(The Center Square) – One million households in Illinois do not have internet devices at home.
That makes doing schoolwork, applying for jobs, registering for utility assistance, contacting doctors far more difficult. A new initiative aims to reduce the digital divide highlighted by the ongoing pandemic.
The Connect Illinois Initiative has launched a new effort to get needy families the devices that they need to get online at home.
One of the partners that has signed on to help is the Jewish United Fund. The group will collect old computers and phones that will be upgraded and donated to low income families.
“Everybody is looking for a way to help their neighbor right now. That old phone, that computer that you forgot you even had, can be a godsend to someone,” said Daniel Goldwin, executive director of the Jewish United Fund.
PCs for People, a nation wide nonprofit, will be a primary driving force in getting used PCs into people’s hands, Goldwin said,
“They are the ones who will collect the materials…refurbish the materials and get them to those who need them,” he said. “They will also be providing jobs to people who run the warehouse.”
Collection of donated computers will begin in early January. People who get new phones and laptops over the holidays are encouraged to set the old devices aside to donate in January. Distribution events will be scheduled in every Illinois county.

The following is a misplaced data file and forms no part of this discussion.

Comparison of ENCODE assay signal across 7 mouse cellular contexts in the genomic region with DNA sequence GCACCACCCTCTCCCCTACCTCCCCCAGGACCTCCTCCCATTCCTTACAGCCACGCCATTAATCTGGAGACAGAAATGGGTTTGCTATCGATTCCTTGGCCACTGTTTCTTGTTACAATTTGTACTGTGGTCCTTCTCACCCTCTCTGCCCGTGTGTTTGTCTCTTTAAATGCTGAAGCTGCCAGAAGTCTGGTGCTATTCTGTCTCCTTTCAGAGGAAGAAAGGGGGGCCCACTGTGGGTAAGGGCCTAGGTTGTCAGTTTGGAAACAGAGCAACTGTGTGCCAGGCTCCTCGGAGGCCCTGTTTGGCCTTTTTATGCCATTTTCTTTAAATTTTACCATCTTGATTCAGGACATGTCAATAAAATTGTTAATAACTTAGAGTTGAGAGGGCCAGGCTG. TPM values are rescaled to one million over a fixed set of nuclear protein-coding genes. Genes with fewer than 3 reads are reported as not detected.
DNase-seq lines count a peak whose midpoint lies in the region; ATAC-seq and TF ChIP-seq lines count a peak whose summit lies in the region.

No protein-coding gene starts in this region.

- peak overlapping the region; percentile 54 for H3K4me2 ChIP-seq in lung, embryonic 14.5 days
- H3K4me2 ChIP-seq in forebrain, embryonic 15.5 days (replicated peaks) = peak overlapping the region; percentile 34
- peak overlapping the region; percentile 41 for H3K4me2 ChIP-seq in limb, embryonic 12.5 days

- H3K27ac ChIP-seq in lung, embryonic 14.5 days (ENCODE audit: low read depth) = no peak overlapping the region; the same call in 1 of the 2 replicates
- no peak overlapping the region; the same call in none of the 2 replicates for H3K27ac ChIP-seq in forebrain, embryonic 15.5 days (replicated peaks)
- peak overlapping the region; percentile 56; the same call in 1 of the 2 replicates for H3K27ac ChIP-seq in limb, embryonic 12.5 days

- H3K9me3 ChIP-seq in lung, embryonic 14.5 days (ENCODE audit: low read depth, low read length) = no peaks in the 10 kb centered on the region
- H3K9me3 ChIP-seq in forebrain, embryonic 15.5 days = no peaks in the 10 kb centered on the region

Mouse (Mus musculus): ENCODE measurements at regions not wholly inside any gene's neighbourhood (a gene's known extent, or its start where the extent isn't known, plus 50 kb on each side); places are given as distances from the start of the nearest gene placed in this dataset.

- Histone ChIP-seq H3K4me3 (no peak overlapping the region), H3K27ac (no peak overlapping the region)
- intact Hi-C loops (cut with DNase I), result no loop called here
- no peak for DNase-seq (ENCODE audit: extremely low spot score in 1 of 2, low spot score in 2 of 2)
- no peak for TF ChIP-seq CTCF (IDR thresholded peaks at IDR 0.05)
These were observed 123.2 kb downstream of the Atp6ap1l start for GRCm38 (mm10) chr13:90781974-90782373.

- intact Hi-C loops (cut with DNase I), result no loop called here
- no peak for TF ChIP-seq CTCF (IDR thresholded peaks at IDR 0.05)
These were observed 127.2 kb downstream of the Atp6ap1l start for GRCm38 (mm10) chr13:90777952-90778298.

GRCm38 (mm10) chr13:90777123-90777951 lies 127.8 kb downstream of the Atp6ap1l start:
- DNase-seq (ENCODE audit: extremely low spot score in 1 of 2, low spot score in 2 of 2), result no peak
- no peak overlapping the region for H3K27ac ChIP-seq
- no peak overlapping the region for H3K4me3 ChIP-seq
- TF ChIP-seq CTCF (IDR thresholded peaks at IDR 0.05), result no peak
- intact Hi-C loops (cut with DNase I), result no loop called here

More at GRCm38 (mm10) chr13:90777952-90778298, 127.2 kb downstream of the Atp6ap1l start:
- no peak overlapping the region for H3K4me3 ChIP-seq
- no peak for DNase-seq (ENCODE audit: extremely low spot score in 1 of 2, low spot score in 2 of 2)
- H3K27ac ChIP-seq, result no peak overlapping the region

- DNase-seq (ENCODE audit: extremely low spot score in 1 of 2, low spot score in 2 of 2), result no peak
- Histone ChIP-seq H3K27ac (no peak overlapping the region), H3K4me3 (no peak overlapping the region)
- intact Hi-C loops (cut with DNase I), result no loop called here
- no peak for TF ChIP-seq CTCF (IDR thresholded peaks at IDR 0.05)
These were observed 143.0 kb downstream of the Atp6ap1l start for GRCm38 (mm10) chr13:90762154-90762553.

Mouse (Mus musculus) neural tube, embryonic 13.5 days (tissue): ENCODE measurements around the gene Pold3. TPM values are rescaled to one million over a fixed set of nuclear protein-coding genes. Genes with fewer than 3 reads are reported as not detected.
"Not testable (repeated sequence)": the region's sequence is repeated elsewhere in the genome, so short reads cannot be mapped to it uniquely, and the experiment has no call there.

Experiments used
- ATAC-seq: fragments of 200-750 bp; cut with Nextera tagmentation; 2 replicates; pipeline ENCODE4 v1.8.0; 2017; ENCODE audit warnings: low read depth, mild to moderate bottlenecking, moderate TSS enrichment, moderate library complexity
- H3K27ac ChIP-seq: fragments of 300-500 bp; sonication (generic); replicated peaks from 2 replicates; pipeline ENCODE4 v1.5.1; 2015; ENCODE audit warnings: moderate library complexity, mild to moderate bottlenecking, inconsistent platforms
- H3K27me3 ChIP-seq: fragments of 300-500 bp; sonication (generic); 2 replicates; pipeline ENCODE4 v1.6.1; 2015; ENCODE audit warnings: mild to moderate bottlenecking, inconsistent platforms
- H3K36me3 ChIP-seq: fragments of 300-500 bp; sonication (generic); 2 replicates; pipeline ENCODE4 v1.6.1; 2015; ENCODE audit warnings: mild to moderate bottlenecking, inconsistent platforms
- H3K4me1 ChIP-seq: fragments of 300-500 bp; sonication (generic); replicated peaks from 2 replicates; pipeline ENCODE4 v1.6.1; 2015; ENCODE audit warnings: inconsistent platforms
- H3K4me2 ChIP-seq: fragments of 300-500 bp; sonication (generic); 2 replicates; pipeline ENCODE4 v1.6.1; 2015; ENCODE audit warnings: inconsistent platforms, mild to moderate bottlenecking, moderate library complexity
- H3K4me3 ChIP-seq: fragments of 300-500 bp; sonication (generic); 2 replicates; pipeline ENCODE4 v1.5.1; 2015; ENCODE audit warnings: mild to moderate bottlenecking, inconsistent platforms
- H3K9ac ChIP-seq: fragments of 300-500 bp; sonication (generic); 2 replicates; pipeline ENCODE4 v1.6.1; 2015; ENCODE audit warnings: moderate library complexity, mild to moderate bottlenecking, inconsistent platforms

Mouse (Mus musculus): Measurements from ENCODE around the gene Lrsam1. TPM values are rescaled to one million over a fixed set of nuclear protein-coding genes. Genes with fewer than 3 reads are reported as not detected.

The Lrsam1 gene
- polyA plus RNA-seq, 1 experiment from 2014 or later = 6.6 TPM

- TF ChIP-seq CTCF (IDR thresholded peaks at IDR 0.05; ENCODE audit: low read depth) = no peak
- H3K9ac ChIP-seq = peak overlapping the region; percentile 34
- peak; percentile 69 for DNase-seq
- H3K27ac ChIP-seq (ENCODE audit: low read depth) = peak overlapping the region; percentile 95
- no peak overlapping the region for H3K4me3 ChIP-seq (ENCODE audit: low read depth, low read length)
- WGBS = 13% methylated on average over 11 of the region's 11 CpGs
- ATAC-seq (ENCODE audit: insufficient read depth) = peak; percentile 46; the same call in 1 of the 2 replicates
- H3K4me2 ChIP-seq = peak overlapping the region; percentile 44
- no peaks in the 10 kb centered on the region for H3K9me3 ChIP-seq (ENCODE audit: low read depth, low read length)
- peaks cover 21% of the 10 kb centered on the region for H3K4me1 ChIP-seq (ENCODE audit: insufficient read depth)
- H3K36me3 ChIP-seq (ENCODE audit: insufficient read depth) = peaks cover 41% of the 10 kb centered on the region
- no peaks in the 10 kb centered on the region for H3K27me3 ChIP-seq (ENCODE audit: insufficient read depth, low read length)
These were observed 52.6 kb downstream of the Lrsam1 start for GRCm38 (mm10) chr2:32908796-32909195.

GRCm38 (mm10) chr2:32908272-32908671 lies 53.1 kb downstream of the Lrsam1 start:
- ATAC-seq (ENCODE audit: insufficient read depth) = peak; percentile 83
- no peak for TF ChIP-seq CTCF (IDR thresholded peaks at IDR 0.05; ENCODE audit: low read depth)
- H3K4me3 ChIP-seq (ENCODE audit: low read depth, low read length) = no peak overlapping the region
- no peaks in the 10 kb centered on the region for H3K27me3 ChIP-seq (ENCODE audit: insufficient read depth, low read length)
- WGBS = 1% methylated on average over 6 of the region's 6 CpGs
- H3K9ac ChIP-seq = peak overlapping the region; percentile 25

Goldwin said donors should delete personal information and empty the trash on their devices before donating. He said protecting the donor’s privacy will be paramount.
“PCs for People has a deep protocol to make sure that hard drives are completely wiped and everything is scrubbed clean,” Goldwin said.
The hardware donation effort is also aimed at companies and nonprofits.
Erin Guthrie of Illinois’ Department of Commerce and Economic Opportunity is calling on businesses and nonprofits to donate.
“Sourcing hardware is a limiting factor in this work. We are calling on Illinois companies to help us meet this challenge,” Guthrie told Capitol News Illinois. Likely donors in the nonprofit sector include universities and towns and municipalities that are upgrading their technology.
Companies interested in donating can find information at Illinois.gov/ComputerEquityNetwork.
Tax reductions are available for companies and individuals who participate and follow regulations for donations to charitable entities.
Income guidelines for Illinois residents who are eligible for free computers follow strict federal guidelines. People enrolled in income-based programs such as free or reduced school lunch, Medicaid or SNAP are eligible. Visit Illinois.gov/ComputerEquityNetwork to apply.
The hardware donation program is part of the Connect Illinois Initiative based out of the Department of Commerce and Economic Opportunity. Its mission is to expand broadband access in the state.